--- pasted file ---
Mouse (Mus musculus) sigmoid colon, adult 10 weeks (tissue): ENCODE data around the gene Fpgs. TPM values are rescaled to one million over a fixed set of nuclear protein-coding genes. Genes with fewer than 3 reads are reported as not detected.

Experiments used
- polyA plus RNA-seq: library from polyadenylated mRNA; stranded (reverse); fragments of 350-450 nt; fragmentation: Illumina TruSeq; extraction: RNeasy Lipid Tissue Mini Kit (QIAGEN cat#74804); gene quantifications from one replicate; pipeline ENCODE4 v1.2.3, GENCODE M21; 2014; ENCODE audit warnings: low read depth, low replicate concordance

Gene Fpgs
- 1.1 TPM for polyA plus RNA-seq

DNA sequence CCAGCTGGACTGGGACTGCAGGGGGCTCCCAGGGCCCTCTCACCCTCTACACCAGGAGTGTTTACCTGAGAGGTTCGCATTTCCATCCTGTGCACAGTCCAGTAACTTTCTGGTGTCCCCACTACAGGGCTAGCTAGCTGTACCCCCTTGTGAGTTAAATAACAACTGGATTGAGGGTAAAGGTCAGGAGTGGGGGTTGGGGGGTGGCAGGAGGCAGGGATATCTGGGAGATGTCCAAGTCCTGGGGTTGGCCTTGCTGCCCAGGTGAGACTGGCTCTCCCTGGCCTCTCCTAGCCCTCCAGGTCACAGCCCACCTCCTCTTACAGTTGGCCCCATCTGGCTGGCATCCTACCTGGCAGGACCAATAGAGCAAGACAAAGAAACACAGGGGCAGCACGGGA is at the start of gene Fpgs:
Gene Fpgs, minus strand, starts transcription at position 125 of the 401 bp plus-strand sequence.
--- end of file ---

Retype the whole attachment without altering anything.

Mouse (Mus musculus) sigmoid colon, adult 10 weeks (tissue): ENCODE data around the gene Fpgs. TPM values are rescaled to one million over a fixed set of nuclear protein-coding genes. Genes with fewer than 3 reads are reported as not detected.

Experiments used
- polyA plus RNA-seq: library from polyadenylated mRNA; stranded (reverse); fragments of 350-450 nt; fragmentation: Illumina TruSeq; extraction: RNeasy Lipid Tissue Mini Kit (QIAGEN cat#74804); gene quantifications from one replicate; pipeline ENCODE4 v1.2.3, GENCODE M21; 2014; ENCODE audit warnings: low read depth, low replicate concordance

Gene Fpgs
- 1.1 TPM for polyA plus RNA-seq

DNA sequence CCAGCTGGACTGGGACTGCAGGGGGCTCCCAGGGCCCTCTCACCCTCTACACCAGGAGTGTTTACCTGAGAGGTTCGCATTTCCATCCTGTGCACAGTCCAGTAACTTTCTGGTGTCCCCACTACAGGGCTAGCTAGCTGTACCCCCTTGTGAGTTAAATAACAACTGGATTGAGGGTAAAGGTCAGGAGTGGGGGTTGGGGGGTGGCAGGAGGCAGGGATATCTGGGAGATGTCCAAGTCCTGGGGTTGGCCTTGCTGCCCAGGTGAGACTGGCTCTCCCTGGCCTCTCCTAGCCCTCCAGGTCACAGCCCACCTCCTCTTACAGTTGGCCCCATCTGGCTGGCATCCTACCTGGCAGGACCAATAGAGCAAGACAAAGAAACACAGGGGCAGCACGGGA is at the start of gene Fpgs:
Gene Fpgs, minus strand, starts transcription at position 125 of the 401 bp plus-strand sequence.